On The Battlefield No One Wins (Godfather Records G.R.523/524)
Gaumont Hall, Ipswich, England – May 8, 1983
Disc 1 (51:29): Intro, Where Eagles Dare, Wrathchild, The Trooper, Revelations, Flight Of Icarus, Die With Your Boots On, 22 Acacia Avenue, The Number Of The Beast, Still Life
Disc 2 (63:20): To Tame A Land, Guitar Solo, Drum Solo, Phantom Of The Opera, Hallowed Be Thy Name, Iron Maiden, Run To The Hills, Sanctuary, Drifter, Prowler
What could be better on the eve of Iron Maiden releasing their 15th studio recording, The Final Frontier, than a new release by Godfathers of a classic Maiden show. The gig in Ipswich has been circulating for years among trading circles, I obtained my first copy on a cheap cassette from a record show in the late 80’s and proceeded the wear it out. Prior releases are Maiden Ipswich Bondage 242//243 and Eagles Nest Shades 016.
This release looks to be from the master which was taped by Smiler using a Aiwa walkman recorder and is of excellent quality, probably in the top three recordings from the tour. The sound is clear emphasizing on the top end and is well balanced with very minimal crowd noise. The performance is typical for 1983, The band is firing on all cylinders in support of the (not yet released) Piece Of Mind ,the record was released on May 16, 1983.
After the Intro the band launches into the opening track of the album and concert, Where Eagles Dare, inspired by the 1969 Richard Burton / Clint Eastwood movie of the same in which the allied forces must seize control of a Nazi mountain top fortress, the music twists and turns with many time changes and is an excellent choice for a starter. No time is wasted as the band plows into Wrathchild short and intense the song is honed by years of playing and flows effortlessly.
The nice thing about this recording is Steve Harris’ bass is very clear and we can enjoy his playing. After a quick good evening Bruce introduces a new The Trooper. The crowd is pretty silent as the band goes into the second of seven tracks from the new record that were played showing the belief in the new music. “We got a new album coming out very shortly” starts Bruce’s intro to Revelations as a short break is taken to adjust the equipment. I love the version from 1983, slower and plodding like the original as opposed to the versions recorded the next year that was released on Live After Death.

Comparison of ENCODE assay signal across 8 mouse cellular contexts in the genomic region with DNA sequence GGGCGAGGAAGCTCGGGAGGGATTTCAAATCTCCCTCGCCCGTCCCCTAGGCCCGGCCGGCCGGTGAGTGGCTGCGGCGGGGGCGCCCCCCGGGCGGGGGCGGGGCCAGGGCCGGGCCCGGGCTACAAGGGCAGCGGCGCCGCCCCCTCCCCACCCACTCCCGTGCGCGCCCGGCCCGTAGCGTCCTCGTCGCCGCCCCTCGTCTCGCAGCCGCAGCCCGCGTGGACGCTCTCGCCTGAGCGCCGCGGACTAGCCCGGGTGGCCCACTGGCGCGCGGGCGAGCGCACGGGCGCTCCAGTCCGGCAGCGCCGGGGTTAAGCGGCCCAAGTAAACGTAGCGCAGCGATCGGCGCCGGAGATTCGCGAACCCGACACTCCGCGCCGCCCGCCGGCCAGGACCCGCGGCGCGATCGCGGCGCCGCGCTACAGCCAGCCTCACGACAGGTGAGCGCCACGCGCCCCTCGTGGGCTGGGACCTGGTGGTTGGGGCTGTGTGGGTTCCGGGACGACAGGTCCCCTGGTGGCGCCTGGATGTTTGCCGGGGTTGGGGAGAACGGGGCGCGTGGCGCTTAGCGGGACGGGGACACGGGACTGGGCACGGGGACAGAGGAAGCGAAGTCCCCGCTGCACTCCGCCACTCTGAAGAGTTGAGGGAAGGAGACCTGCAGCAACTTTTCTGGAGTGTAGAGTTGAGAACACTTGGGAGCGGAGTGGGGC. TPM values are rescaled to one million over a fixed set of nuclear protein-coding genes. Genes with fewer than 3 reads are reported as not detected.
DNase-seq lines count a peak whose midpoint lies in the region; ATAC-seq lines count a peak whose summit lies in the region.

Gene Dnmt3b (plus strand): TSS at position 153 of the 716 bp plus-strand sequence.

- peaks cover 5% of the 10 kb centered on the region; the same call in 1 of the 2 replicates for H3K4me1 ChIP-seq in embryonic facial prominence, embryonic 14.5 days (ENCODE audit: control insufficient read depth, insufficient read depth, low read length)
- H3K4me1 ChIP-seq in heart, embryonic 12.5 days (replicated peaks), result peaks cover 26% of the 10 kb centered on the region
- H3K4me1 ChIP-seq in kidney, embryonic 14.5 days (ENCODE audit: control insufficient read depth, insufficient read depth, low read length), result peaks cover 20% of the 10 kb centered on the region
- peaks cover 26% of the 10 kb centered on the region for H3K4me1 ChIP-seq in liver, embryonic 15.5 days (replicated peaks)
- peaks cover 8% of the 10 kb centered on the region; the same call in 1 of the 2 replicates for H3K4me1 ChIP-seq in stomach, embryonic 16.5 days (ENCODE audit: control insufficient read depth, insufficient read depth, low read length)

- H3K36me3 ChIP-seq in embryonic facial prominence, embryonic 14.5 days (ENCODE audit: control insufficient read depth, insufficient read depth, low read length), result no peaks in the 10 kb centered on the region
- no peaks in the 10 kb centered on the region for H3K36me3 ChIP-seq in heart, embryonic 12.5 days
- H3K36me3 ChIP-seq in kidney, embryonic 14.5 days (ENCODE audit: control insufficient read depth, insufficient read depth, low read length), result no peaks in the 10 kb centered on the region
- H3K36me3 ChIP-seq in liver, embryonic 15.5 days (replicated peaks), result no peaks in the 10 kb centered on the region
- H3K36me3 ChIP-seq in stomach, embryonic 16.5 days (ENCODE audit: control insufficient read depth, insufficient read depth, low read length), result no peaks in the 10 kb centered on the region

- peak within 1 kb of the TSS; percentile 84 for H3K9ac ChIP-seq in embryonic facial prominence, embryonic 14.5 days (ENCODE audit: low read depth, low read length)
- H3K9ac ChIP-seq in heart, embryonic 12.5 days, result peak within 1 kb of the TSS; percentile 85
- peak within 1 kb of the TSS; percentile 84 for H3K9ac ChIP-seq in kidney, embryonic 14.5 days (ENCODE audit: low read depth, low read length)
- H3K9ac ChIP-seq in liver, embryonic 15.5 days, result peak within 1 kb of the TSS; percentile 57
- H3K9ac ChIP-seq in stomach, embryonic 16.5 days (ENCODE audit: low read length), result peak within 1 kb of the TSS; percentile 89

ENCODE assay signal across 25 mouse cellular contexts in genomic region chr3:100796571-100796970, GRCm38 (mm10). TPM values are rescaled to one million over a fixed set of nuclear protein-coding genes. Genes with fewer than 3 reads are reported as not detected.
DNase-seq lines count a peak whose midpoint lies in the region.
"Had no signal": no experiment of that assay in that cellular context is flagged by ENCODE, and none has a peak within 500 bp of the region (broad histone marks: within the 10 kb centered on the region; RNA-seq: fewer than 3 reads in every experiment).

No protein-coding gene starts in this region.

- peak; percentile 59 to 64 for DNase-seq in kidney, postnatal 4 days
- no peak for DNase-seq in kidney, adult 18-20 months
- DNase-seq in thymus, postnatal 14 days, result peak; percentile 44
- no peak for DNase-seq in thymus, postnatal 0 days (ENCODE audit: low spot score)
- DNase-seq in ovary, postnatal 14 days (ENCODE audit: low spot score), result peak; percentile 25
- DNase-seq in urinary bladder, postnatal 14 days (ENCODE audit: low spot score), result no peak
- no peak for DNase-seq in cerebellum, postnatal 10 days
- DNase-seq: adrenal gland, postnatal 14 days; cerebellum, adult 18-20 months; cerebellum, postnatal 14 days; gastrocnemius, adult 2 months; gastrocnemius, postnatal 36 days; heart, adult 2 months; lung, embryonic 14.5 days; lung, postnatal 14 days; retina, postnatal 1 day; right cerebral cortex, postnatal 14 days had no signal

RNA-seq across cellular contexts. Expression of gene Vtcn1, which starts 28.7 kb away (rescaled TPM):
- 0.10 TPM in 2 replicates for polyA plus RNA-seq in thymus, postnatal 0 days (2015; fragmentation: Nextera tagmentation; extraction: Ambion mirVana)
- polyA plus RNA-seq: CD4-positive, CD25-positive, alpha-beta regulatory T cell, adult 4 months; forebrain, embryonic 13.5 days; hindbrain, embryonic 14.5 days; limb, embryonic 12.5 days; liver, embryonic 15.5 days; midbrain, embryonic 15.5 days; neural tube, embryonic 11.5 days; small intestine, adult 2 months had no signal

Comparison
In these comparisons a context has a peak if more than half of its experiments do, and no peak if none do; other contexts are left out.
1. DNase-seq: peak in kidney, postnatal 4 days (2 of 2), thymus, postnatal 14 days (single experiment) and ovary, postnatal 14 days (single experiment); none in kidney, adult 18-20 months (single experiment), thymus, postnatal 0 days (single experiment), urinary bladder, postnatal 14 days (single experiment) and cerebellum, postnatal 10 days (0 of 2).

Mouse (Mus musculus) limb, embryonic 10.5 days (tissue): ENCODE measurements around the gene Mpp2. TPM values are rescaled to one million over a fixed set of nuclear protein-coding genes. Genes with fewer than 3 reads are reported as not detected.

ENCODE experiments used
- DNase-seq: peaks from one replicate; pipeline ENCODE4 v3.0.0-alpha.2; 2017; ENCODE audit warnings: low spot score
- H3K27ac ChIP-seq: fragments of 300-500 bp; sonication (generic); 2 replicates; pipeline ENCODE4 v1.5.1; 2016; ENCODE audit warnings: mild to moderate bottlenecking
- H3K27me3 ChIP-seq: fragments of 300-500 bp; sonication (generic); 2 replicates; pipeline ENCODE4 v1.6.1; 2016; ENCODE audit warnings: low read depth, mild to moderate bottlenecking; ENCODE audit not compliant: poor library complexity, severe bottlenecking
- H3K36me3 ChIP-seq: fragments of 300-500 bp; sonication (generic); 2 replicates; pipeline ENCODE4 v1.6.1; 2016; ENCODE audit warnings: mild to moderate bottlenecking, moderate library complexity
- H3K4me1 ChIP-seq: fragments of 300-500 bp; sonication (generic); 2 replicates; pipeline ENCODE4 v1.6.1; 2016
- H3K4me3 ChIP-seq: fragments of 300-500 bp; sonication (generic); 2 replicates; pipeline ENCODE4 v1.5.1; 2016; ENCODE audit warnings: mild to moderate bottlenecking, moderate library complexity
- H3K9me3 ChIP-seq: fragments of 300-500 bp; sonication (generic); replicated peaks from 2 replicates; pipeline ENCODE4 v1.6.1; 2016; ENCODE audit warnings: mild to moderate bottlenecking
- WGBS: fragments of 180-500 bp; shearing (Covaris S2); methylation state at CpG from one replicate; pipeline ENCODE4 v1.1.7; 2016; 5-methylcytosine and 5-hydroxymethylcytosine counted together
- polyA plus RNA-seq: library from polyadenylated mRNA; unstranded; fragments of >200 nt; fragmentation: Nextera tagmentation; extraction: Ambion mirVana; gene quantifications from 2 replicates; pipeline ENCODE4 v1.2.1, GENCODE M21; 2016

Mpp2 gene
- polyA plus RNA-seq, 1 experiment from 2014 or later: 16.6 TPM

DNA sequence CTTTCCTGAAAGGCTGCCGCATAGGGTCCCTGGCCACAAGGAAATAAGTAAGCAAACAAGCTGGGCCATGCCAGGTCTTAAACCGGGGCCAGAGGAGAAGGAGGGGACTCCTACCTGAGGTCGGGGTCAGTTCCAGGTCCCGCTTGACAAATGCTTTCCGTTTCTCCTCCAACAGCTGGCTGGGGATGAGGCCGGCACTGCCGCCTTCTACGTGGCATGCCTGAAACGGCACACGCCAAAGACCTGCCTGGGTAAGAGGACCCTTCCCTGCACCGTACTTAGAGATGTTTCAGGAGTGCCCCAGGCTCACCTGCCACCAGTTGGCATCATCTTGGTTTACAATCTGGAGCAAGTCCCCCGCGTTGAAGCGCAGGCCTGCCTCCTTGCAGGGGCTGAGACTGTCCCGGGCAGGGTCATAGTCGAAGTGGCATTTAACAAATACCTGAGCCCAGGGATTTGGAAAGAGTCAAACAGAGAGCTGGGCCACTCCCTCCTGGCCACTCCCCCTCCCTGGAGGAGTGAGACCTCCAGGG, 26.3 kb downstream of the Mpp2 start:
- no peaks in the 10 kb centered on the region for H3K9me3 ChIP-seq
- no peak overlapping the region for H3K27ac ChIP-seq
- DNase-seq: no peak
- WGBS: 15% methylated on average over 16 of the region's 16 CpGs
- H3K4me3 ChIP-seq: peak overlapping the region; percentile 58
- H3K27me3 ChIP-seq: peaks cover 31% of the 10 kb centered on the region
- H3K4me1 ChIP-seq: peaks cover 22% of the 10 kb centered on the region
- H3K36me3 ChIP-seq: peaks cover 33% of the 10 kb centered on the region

The first single from the record is next, Flight of Icarus short and quick but gets a nice ovation and the band almost immediately goes into Die with Your Boots On, with its lyrics that seem to bring Nostradamus to mind is a personal favorite. Bruce gives the history on the next tune, about a prostitute called Charlotte who lives on Acacia Avenue and the first of four tracks from the Number Of The Beast is played. A classic all around live the song shines with a great vocal by Bruce. The Number Of The Beast is next and very well received.
The Dave Murray written Still Life is next, with its surreal lyrics and Hendrix inspired playing is excellent, at times mellow and at times heavy. Drain your Strength away indeed. The second disc starts with the EPIC Too Tame A Land, inspired by Frank Herbert’s Dune Bruce does a good job explaining all about authors who don’t Like denim and leather. After a similar opening to Still Life the band launches into a heavy majestic riff that dominates the song. At seven minutes in length it is the definite predecessor to later Maiden Epics like Rime Of The Ancient Mariner.
Dave Murray’s solo is up next, heavily inspired by Hendrix with is air plane sounds that go into a short guitar drum jam before a blistering flash of notes is unleashed that lead into newcomer Nicko McBrain’s drum solo. As a 15 year old in Michigan I was lucky to see this tour and remember Dave’s solo, playing with his teeth and behind his head I was instantly grabbed and he rose to the top of my favorite guitar players. After a short drum solo the band goes into the trilogy of terror: Phantom Of The Opera, Hallowed Be Thy Name, and Iron Maiden that concludes the end of the main set. The first two encores are common fair but the last two are very enjoyable, The classic Drifter gets a loud cheer from the crowd and gets the clapping going.
The final track is the classic Prowler, pretty much retired for many years after this tour is interesting to hear with Bruce’s vocals. I have to admit I prefer the Di’Anno versions but this still satisfies and is played with passion. A great show through and through and a welcome addition to the collection this is an excellent title to obtain to hear the band before the massive success of 84/85 as they play with a determination and belief in the material that is now considered classic line up of the band that would produce their largest selling records.
The packaging is great, a WWI style Trooper Eddie is on the cover with the Eddie ripping open the globe to reveal a brain is on the back. I guess the only bitch would be is on the inside there is a picture of the band from the year before with Clive Burr. A nice upgrade to the Bondage title, cannot speak for the Shades title and this is Highly recommended due to great performance and excellent sound.UP THE IRONS!If you liked this review, buy me a cup of joe. (Suggested: $3 a shot or $7.5 for a double)